The two principal weaknesses of the analysis of variance are as follows:

1. The various tests of significance are not independent of one another as they are based on statistics that share a common denominator;
2. Undefined confounding variables may create the illusion of a relationship or may mask an existing one.

When we randomly assign subjects (or plots) to treatment, we may inadvertently assign all males, say, to one of the treatments. The result might be the illusion of a treatment effect that really arises from a sex effect. For example, the following table


suggests there exists a statistically significant difference between treatments.

But suppose, we were to analyze the same data correcting for sex and obtain the following:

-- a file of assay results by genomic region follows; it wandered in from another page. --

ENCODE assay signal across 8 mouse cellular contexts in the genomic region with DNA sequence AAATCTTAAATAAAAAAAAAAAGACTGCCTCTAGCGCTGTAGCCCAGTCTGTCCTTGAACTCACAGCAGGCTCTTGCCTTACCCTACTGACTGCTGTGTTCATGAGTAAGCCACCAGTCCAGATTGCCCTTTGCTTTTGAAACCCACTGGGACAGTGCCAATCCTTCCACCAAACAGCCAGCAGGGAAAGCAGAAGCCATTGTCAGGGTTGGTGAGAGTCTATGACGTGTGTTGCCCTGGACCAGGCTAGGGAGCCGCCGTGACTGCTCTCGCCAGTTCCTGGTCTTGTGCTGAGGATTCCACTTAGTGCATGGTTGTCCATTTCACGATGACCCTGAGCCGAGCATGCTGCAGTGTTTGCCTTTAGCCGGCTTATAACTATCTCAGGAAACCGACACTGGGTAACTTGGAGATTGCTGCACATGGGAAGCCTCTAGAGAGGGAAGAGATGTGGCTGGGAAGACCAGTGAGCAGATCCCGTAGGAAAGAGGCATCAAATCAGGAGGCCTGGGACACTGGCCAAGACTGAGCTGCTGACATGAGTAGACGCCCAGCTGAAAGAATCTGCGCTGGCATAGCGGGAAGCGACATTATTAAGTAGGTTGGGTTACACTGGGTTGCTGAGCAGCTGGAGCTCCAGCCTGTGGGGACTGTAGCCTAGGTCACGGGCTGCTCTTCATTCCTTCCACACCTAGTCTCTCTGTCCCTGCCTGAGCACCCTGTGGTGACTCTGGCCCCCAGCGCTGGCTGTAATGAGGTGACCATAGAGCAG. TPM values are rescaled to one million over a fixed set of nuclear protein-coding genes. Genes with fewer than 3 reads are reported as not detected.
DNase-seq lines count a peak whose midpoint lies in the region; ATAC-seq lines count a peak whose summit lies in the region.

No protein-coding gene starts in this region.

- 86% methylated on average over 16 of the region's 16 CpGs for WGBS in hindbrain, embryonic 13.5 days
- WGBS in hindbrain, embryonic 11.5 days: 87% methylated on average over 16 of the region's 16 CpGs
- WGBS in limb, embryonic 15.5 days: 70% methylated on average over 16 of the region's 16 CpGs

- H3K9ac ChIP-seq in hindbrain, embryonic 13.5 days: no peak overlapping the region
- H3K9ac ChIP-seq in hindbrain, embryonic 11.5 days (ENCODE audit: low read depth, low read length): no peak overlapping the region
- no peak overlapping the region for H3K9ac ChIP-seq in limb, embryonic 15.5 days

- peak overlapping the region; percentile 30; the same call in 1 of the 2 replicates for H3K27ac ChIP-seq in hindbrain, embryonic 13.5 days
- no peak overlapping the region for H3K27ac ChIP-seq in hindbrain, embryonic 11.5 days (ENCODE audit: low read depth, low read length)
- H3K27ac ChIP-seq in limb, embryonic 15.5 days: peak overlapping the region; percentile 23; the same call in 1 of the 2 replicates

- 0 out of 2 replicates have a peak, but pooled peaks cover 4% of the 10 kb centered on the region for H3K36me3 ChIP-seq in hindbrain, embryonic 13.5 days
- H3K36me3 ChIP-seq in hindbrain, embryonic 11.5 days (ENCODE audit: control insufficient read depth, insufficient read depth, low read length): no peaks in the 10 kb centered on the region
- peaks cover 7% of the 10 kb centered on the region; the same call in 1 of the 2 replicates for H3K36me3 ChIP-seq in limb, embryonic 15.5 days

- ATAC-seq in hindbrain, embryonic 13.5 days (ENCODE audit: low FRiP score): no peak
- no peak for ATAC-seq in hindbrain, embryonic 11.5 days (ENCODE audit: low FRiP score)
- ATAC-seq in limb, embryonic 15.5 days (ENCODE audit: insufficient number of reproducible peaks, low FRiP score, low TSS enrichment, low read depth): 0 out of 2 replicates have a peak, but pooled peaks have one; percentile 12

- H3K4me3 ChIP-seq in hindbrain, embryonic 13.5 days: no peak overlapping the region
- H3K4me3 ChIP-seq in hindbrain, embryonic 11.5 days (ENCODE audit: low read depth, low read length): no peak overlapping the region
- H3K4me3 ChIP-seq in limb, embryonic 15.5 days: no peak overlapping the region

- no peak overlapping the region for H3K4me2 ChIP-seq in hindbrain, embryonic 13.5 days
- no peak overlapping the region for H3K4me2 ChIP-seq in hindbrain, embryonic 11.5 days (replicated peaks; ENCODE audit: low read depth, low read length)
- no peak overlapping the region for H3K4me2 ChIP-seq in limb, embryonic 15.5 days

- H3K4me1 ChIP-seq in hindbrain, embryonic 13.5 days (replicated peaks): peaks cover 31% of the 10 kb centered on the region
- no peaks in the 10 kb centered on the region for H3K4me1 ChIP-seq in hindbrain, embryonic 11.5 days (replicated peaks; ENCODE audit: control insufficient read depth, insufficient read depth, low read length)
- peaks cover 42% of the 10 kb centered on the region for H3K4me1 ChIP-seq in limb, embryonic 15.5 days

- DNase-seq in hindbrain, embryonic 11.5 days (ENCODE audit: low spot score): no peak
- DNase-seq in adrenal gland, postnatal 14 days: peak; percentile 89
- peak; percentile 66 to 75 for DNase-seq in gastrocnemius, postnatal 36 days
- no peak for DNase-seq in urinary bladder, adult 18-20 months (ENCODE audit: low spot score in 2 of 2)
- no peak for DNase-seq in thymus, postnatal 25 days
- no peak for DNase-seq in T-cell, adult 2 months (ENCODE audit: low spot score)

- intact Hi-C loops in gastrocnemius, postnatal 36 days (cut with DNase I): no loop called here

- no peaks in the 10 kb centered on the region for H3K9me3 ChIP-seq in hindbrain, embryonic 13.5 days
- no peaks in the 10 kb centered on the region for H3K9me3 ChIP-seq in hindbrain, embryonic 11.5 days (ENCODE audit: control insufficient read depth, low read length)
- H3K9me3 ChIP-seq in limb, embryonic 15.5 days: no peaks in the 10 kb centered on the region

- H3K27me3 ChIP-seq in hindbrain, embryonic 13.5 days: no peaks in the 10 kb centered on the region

We longer observe a statistically significant difference between treatment groups.

Errors in Interpretation

As noted previously, one of the most common statistical errors is to assume that because an effect is not statistically significant it does not exist. One of the most common errors in using the analysis of variance is to assume that because a factor such as sex does not yield a significant p-value that we may eliminate it from the model. Had we done so in the above example, we would have observed a statistically ...

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